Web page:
Bookmark   May 5, 2011 at 10:18PM
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terrene(5b MA)

I agree that Cicadas are cool! Apparently the south central states are having a 13 year emergence.

I remember watching a nature show about an emergence, showing zillions of Cicadas everywhere and all the wildlife stuffing themselves, and the narrator saying "A miracle has happened in the forest. Everyone has full bellies."

    Bookmark   May 6, 2011 at 6:59AM
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Oh, that's right, it's the 13-year cicadas.

I read the other day that if you eat them soon after they emerge, before they form a hard shell, they taste like cold asparagus. I'm not sure how hungry I'd have to be to try it. :p

    Bookmark   May 6, 2011 at 7:52AM
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ken_adrian Adrian MI cold Z5

i was once driving down to columbus OH .... with 2 screaming kids .. and the radio up high .... trying to drown out the kids ...

and went thru this forested area .... and the din was so great.. that i heard it over the radio.. so i flipped it off.. figuring the car was about to explode .. lol ... the kids quieted ... we rolled down the window.. it was intense ...

not sure how good they will be for the dogs ... lol


    Bookmark   May 6, 2011 at 8:09AM
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I think they're fine for dogs or people to eat. It will not be good at all for the dogs' attention spans, though. I predict that it will be impossible to get them to play fetch for the duration of time they're around. Training outside will be out of the question. :p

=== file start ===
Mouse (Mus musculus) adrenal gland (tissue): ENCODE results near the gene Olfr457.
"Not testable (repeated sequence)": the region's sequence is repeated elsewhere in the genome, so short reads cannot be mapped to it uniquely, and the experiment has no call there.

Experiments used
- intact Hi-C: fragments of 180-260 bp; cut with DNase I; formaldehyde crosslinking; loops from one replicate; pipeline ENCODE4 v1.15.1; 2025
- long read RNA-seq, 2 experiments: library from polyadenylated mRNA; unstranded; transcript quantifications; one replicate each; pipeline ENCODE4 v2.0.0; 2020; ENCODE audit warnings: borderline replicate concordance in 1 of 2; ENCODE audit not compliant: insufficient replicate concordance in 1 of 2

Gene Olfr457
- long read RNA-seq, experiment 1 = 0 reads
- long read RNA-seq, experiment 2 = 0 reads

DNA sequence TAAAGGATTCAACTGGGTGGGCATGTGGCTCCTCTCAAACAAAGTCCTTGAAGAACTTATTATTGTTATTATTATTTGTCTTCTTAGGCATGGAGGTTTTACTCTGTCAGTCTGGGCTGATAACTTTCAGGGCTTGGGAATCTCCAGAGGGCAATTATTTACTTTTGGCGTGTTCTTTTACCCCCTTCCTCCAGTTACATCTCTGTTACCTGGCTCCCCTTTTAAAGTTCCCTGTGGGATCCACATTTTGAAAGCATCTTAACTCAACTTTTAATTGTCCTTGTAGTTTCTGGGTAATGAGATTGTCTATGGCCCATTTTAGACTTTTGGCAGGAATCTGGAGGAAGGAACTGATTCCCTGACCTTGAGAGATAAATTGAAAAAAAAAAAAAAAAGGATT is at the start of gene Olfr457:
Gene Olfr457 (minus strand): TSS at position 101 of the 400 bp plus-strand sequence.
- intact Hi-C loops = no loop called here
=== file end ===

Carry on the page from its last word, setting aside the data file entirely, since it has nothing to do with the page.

Bookmark   May 6, 2011 at 9:51AM
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Have a look at the linked recipe booklet below. Mmm-mmm, good!

I remember the last big emergence we had here - seems like it was in '96, '98 - somewhere along then.
Really eerie sound all day long - sounded like something out of a bad '50s space alien movie; and the little single-string Echo weedeater I had at the time must have emitted a frequency similar to the mating call of the female cicadas, 'cause every time I used it, I'd be swarmed by amorous males.
They caused some pretty significant damage to young fruit trees that had been in the ground 2-3 years, but all recovered, and I doubt I could show you an oviposition scar today.

Here is a link that might be useful: Cicada-licious

    Bookmark   May 7, 2011 at 7:25AM
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Oh my gosh, yuk! LOL! Thanks for that link. Very interesting. Will share it on facebook! :D

    Bookmark   May 7, 2011 at 8:07AM
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tgmccallie(z7a NW GA)

They may be cute for some people, but not for me. They have invaded my property. How can they be killed with any kind of insecticides?


    Bookmark   May 9, 2011 at 10:50AM
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I can assure you tgmccallie they have been on that property thousands of years before you ever moved there. They are a feast for all sorts of beasts when they emerge....the birds...the geese........dogs and cats......if you've never seen an emergence, you'll see why spraying is futile and it won't begin to put a dent in their population, just poison birds, geese, dogs, cats. Goooooooooooo uhmmmmmmmmmmmmm, study your navel for about a week until it's all over and the cycle completes itself and you won't have to face it again for a long while.

My schnauzer ate them as fast as he could gobble them up and he'd eject one load and then go for a second. LOL.

    Bookmark   May 9, 2011 at 10:01PM